High Court Of Bombay
Indo European Breweries Ltd. vs. ITO
Assessment Year: 2004-05
Dr. D.Y. Chandrachud And A.A. Sayed, JJ.
W.P. No. 2000 Of 2011
October 20, 2011
Dr. D. Y. Chandrachud, J. – The assessment of the petitioner for the assessment year 2004-05 has been sought to be reopened by a notice dated March 17, 2011, issued under section 148(1) of the Income-tax Act, 1961.
2. The petitioner filed its return of income for the assessment year 2004-05 on October 19, 2004. The Assessing Officer passed an order of assessment under section 143(3). The assessee had declared a loss of Rs. 2.10 crores. Depreciation in the amount of Rs. 2.11 crores was claimed by the assessee on fixed assets. The Assessing Officer made a general disallowance on the depreciation claimed by the assessee in the amount of Rs. 20 lakhs on the following grounds :
“On a perusal of records and details furnished during the course of assessment proceedings, it is seen that the assessee has claimed depreciation of Rs. 2,11,77,238 on fixed assets. The assessee has furnished the copies of bills of purchase of assets. It is seen that many of the capital assets are purchased at the fag end of the year. The installation and use thereof is not proved. The assessee was asked to produce the books of account for verification which were not produced. The profit and loss account shows sales of only Rs. 8,02,926 against which the assessee has claimed various expenses including expenses on account of power, electricity and fuel of Rs. 1,51,104 only. The huge assets are installed including boiler Rs. 16,72,661, generator Rs.15,75,077, forklift Rs. 16,06,367, water treatment plant Rs.59,57,768, plant and machinery Rs. 8,35,63,668, etc., which require huge consumption of electricity whereas the assessee’s claim of expenses on account of power, electricity and fuel are too meagre. The list of preoperative expenses transferred to plant and machinery and other fixed assets have been furnished by the assessee which also does not include any expense on account of electric consumption. Looking at the facts and circumstances of the case depreciation claimed by the assessee is disallowed to the extent of Rs. 20 lakhs and is added to the total income of the assessee.”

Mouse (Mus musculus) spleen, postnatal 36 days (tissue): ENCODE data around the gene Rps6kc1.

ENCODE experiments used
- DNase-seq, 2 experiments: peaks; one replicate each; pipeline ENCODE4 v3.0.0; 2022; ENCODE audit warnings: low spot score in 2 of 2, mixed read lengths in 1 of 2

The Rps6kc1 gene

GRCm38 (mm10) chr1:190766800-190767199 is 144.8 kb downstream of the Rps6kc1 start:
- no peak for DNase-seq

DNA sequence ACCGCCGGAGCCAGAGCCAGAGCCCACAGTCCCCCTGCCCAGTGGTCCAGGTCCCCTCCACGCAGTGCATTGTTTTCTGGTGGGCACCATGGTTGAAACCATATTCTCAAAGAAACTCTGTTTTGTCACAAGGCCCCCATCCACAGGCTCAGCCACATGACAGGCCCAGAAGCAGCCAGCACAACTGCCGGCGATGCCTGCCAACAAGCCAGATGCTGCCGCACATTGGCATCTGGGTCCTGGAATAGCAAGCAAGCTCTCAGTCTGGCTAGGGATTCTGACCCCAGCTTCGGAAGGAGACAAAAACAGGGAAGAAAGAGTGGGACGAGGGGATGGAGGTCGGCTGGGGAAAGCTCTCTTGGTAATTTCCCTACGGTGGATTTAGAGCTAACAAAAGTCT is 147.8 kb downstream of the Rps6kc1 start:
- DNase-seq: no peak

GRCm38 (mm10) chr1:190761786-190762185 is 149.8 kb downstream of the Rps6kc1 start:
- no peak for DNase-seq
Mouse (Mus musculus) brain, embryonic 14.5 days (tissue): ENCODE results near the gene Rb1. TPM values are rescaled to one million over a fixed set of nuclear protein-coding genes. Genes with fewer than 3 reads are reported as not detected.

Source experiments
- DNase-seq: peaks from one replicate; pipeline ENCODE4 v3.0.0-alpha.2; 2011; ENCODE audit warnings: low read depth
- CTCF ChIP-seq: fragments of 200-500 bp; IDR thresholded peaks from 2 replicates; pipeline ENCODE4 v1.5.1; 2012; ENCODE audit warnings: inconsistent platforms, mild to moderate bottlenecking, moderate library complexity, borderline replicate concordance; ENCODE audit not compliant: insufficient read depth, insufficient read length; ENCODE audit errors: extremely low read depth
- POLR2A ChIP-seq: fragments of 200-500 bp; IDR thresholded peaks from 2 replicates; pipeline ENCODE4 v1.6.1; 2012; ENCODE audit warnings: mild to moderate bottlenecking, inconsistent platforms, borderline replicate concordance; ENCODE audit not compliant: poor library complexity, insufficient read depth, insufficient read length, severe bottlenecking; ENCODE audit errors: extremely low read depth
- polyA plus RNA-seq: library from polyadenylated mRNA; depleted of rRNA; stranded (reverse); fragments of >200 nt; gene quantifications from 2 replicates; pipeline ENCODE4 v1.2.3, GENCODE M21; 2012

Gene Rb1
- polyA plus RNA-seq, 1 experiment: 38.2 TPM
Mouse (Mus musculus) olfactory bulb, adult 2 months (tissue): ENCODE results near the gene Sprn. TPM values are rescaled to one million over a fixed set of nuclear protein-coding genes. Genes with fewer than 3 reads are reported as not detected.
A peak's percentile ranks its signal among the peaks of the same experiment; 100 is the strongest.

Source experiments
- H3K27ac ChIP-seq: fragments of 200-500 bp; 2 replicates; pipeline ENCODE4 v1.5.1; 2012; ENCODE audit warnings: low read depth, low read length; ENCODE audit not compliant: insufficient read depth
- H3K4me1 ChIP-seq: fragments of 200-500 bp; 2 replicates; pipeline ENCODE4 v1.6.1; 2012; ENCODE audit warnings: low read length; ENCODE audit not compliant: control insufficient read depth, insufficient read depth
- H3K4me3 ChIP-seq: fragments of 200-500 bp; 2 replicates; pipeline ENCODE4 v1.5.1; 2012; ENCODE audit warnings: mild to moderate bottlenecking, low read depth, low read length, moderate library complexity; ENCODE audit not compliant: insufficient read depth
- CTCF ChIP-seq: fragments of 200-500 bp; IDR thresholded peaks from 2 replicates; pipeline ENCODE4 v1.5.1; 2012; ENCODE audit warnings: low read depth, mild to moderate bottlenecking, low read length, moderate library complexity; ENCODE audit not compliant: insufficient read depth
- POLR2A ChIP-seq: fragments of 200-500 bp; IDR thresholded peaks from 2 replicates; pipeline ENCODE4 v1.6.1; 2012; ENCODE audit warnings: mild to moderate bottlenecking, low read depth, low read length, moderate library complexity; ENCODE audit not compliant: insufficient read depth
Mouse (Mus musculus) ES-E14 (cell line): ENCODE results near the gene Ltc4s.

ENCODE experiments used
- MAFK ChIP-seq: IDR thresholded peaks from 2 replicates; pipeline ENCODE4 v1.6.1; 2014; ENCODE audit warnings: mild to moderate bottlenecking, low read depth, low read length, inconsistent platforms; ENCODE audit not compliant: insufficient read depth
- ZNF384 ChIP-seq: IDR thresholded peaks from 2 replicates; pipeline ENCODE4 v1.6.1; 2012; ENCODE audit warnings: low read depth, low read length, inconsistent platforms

3. In appeal, the Commissioner of Income-tax (Appeals) by an order dated October 6, 2008, held that the Assessing Officer was in error because either the assets were used or were not used. In the event that the assets were not used, the claim of depreciation should have been disallowed in its entirety. The bills of purchase which were furnished by the assessee indicated that the assets were put to use during the year. At that stage, it would appear that there was no reason to disbelieve the veracity or the authenticity of the bills on purchase.